Posted on March 8, 2011 at 5:30 PM
FORT WORTH, TX - When Danica Patrick finished fourth in a Nationwide race in Las Vegas Saturday, it turned out to be the highest finish ever for a woman in Nascar racing.
Patrick stopped by Texas Motor Speedway recently where she discussed her impact on female drivers in motorsports
"I think that no matter what you do, if your new to a business or a team or a place that you have to earn everyone's respect, that inevitably over time, you prove to them whether you deserve it or not," Patrick says.
There were other female drivers before Danica Patrick came along, but she seemed to take it to another level. To this day she remains the only woman to have won a major closed course auto race. That was in April of 2008 when she won an IRL race in Japan.
Her impact on the open wheel racing was noticeable last May when the Indy 500 had a record five female drivers in the field.
"It's unique," says Nascar driver Denny Hamliln. "It just seems like women drivers when they grow up racing go carts or what have you, tend to just stick to open wheels."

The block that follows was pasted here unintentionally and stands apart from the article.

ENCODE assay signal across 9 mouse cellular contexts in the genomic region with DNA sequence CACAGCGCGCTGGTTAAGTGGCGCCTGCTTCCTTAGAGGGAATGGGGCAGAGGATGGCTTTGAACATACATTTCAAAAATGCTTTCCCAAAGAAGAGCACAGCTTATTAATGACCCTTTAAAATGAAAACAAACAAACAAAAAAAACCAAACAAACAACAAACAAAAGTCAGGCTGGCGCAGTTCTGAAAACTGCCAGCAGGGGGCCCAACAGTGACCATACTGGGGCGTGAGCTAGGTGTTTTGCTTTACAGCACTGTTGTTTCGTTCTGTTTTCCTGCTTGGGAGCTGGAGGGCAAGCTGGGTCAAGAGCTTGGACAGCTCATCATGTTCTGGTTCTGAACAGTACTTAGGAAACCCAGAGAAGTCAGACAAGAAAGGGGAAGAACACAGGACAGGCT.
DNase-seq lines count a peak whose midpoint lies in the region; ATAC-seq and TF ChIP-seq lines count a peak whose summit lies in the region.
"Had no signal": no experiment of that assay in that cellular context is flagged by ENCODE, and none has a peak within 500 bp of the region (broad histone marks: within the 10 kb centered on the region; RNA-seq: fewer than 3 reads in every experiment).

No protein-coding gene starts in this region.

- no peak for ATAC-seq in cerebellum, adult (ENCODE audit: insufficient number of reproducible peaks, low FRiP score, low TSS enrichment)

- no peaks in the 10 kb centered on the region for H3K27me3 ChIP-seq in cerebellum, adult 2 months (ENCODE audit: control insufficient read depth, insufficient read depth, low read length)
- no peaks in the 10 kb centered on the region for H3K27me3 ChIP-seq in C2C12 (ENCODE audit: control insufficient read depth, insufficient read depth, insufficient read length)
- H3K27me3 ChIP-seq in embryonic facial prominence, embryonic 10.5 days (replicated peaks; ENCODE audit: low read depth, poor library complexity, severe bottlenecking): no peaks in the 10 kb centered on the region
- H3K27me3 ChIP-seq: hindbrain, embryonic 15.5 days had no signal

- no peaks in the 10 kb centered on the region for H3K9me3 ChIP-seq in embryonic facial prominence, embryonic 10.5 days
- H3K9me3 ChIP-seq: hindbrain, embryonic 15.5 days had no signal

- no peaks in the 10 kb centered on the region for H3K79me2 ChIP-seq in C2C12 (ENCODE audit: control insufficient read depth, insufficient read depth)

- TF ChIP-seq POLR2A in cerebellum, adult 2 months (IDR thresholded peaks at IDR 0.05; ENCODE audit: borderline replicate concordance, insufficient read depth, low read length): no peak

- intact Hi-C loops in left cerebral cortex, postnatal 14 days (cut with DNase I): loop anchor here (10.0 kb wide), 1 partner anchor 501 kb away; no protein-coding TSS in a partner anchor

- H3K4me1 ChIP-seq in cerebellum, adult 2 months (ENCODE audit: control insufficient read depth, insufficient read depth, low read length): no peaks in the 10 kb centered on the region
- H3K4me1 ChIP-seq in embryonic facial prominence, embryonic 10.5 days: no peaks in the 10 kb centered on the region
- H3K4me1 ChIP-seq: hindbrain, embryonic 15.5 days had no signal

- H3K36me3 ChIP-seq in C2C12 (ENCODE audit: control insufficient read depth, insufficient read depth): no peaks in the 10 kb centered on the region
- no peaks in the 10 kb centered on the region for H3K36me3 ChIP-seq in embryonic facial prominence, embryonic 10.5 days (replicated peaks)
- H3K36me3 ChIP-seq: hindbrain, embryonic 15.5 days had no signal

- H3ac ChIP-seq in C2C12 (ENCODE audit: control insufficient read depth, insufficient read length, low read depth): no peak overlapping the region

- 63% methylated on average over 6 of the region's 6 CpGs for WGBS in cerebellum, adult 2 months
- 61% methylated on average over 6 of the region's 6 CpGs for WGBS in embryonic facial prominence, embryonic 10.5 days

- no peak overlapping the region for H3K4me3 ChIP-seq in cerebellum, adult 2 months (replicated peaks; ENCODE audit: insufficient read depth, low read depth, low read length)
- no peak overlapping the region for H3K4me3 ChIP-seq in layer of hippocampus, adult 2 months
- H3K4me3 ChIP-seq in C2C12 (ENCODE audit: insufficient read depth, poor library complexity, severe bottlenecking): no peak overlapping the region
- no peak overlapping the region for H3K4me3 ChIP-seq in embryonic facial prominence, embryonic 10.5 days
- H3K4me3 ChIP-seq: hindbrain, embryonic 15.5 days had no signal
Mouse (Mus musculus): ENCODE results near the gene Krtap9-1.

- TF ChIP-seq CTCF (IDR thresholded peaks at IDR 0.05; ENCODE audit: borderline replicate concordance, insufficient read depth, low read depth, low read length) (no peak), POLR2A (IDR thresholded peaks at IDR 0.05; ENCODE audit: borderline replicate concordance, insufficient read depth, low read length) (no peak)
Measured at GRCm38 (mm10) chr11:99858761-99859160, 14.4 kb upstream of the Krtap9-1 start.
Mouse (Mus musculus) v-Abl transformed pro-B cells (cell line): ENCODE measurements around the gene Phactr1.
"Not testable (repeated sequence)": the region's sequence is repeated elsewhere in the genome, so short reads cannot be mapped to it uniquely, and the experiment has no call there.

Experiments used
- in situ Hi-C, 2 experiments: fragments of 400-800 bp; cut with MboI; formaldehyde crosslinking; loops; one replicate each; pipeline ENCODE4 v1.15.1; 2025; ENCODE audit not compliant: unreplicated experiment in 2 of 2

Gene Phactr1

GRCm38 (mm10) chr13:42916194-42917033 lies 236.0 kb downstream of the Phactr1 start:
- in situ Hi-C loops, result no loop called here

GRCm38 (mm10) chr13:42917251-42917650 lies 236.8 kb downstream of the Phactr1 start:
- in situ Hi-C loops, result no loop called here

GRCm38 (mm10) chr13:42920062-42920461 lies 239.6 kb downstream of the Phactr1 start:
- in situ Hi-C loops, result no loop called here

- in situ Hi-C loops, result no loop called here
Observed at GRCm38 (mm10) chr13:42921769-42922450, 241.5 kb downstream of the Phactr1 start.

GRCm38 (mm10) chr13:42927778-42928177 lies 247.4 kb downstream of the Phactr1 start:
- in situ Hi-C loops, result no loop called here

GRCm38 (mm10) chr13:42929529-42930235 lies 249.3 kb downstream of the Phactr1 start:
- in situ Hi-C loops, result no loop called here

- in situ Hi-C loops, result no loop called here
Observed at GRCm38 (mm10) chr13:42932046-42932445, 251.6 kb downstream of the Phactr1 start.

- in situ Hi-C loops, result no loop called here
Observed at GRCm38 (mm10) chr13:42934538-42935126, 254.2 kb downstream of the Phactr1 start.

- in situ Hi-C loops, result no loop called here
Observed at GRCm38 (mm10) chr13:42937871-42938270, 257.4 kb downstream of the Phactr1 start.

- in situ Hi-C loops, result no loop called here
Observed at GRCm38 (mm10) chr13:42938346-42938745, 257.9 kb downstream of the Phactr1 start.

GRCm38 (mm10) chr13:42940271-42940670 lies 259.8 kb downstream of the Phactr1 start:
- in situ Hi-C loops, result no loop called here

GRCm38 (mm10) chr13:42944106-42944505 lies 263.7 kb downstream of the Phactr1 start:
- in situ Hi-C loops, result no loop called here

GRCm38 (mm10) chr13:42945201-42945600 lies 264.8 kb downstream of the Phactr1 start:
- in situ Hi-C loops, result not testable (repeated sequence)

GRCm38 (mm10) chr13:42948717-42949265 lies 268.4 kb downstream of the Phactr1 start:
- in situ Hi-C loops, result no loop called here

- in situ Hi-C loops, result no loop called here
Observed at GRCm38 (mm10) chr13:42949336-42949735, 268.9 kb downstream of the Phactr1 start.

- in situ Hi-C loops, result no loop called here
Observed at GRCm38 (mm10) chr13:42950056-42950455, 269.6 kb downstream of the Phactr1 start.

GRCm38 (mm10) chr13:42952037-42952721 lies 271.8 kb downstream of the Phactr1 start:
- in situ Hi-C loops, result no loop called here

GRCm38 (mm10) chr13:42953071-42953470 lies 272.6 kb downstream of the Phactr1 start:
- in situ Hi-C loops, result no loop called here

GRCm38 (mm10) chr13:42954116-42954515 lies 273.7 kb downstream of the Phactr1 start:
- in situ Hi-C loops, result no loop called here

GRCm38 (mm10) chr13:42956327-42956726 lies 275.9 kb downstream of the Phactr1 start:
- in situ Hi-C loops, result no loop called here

"I think the biggest thing here in the Indy car series is that Danica is here and she has shown that she's pretty competitive and I think that opened the doors for a lot of girls," says Simona De Silvestro who races in the Indy Racing League. "In Europe, that hasn't happened yet so we'll see what happens in the future. I think we're all working hard to prove that we can run up front all the time. I think that's going to change a lot of people's minds overseas."
"I think Indy Car and the Indy car fans seemed to have embraced me for who I am," says Pippa Mann who is races in the Indy Light series."Most of the time people find it quite funny that I'm actually quite a girl outside of the car then I get in and go wheel to wheel with anybody out there. If you cross me, I’m just as mad as any of the boys when I get out.
"I do believe that every driver whether they're a girl or a boy has to do out on the race track and run well and prove themselves and earn the respect of the competitors," Patrick says.